Friday, 03/12/21 at 12:00 PM
The Communication that Supports Personal Data Tracking and Analytics
The data I plan to present was collected in support of the NSF CAREER grant mentioned above. The goal of this area of the grant is to study how self-trackers communicate about the gathering and analysis of data for health and productivity, and to make recommendations that will be beneficial for refining personal health interventions and for healthcare writ large. This study is part of NSF’s 21st century focus to better understand how our country can prepare for the future of work at the human-technology frontier (https://www.nsf.gov/eng/futureofwork.jsp). I just concluded the first round of data collection, consisting of 30 interviews with personal data practitioners of varying levels of commitment and technological prowess at approximately 45 minutes each, and 10 hours of observational data collected attending Zoom calls for an online personal analytics support community. I will present preliminary themes emerging from the data, including: (1) participants' frustration with and attempts to resist the influence of Big Tech on how meaning is created from their data; (2) how personal data may be used in a clinical interaction, and how a providers' response to it determines its possibilities for supporting patient empowered care; (3) the perceived value of manual vs. automated tracking; and (4) how the communication practice of "show and tell" with other self-trackers supports individuals in their personal data projects.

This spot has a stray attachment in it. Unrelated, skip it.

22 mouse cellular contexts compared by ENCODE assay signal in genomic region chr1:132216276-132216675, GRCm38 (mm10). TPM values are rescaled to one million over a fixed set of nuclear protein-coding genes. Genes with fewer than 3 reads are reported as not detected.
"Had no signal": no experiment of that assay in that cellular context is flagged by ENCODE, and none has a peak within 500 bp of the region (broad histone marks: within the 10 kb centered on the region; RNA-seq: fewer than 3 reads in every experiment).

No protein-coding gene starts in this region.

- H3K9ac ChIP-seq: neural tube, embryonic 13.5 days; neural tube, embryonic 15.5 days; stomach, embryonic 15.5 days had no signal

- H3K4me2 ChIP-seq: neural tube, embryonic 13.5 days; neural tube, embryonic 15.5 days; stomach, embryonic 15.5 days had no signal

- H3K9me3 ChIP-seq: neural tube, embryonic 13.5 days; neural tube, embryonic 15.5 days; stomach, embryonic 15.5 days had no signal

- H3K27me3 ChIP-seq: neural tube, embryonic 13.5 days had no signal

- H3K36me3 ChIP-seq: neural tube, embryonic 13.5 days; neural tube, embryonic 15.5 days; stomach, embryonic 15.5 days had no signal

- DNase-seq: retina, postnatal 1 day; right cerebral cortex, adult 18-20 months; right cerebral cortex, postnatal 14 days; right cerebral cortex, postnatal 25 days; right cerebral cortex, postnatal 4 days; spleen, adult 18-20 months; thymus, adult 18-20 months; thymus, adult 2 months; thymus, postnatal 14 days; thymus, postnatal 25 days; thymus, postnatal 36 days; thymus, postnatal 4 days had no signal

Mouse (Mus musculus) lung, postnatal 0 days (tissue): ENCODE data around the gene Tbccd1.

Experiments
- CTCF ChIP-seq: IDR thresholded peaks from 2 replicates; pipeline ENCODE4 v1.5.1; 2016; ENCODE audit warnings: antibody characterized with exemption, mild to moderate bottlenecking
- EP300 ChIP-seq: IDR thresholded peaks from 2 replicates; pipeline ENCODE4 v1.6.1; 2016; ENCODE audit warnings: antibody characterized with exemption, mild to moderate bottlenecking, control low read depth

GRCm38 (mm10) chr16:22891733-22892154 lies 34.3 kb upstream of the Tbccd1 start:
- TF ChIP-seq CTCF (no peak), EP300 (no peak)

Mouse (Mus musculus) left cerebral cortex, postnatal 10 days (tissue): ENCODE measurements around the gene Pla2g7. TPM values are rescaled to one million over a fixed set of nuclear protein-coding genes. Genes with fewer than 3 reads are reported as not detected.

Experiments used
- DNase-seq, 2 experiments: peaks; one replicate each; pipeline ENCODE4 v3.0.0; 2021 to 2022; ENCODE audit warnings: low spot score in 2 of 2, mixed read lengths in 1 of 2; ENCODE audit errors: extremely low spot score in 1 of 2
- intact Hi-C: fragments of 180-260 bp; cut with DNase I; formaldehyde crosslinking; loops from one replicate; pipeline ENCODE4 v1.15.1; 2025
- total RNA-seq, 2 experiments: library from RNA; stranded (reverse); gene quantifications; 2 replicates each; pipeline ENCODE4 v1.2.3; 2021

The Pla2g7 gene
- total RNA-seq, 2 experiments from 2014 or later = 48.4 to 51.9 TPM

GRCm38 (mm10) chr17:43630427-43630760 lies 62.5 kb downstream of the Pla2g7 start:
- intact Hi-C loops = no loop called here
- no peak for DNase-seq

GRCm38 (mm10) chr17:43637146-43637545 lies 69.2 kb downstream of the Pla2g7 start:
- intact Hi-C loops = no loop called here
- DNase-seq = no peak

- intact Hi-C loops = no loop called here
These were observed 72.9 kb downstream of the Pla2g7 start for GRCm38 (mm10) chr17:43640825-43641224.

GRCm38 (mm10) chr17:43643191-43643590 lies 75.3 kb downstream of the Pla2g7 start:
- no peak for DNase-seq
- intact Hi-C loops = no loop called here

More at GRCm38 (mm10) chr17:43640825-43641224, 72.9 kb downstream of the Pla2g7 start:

Shelbey Rolison is a PhD student studying Organizational Communication & Technology at the University of Texas at Austin. She works under Dr. Joshua Barbour in his lab, the Automation Policy and Research Organizing Network (APRON), in the Department of Communication Studies (apronlab.org). She is a Graduate Research Assistant on Dr. Barbour's NSF study titled "CAREER: The Future of Work in Health Analytics and Automation: Investigating the Communication that Builds Human-Technology Partnerships." Her research interests lie in personal health data tracking, and the communication that can support it.